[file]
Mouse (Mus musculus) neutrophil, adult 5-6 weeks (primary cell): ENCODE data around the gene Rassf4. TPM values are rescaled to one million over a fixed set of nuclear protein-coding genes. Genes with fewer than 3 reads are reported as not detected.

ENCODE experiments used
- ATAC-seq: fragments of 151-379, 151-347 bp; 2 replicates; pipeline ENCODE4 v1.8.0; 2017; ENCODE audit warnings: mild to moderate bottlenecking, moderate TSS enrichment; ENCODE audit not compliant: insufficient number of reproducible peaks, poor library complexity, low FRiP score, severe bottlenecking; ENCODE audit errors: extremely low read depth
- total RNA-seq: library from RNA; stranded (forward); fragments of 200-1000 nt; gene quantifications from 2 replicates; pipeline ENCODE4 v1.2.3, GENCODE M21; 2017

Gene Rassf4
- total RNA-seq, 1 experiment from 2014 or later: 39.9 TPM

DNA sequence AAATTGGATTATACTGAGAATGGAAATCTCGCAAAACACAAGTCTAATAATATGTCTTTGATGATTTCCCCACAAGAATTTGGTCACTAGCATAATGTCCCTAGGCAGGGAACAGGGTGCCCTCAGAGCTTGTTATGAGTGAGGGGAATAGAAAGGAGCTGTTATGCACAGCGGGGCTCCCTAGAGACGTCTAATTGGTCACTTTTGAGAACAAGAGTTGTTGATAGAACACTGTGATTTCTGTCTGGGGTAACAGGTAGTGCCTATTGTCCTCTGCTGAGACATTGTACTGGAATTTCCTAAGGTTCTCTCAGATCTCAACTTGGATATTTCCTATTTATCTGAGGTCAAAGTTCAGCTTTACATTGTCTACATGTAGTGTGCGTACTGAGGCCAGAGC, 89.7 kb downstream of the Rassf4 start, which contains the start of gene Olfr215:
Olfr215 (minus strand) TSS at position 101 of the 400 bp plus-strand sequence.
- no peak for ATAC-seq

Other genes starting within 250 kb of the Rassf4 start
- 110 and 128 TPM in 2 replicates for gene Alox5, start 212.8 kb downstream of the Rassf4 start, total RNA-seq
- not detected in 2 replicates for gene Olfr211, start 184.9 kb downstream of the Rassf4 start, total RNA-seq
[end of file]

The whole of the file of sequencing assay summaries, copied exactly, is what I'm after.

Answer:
Mouse (Mus musculus) neutrophil, adult 5-6 weeks (primary cell): ENCODE data around the gene Rassf4. TPM values are rescaled to one million over a fixed set of nuclear protein-coding genes. Genes with fewer than 3 reads are reported as not detected.

ENCODE experiments used
- ATAC-seq: fragments of 151-379, 151-347 bp; 2 replicates; pipeline ENCODE4 v1.8.0; 2017; ENCODE audit warnings: mild to moderate bottlenecking, moderate TSS enrichment; ENCODE audit not compliant: insufficient number of reproducible peaks, poor library complexity, low FRiP score, severe bottlenecking; ENCODE audit errors: extremely low read depth
- total RNA-seq: library from RNA; stranded (forward); fragments of 200-1000 nt; gene quantifications from 2 replicates; pipeline ENCODE4 v1.2.3, GENCODE M21; 2017

Gene Rassf4
- total RNA-seq, 1 experiment from 2014 or later: 39.9 TPM

DNA sequence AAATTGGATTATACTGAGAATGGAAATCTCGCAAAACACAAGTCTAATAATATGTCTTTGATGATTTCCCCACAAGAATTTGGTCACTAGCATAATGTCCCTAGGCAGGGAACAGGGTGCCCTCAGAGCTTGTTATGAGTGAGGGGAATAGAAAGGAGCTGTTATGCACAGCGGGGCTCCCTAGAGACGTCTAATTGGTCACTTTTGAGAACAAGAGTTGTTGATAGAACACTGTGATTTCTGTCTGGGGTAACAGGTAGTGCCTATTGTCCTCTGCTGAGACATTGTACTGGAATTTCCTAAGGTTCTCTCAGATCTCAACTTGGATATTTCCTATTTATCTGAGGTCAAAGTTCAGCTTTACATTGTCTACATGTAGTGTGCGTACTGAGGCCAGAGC, 89.7 kb downstream of the Rassf4 start, which contains the start of gene Olfr215:
Olfr215 (minus strand) TSS at position 101 of the 400 bp plus-strand sequence.
- no peak for ATAC-seq

Other genes starting within 250 kb of the Rassf4 start
- 110 and 128 TPM in 2 replicates for gene Alox5, start 212.8 kb downstream of the Rassf4 start, total RNA-seq
- not detected in 2 replicates for gene Olfr211, start 184.9 kb downstream of the Rassf4 start, total RNA-seq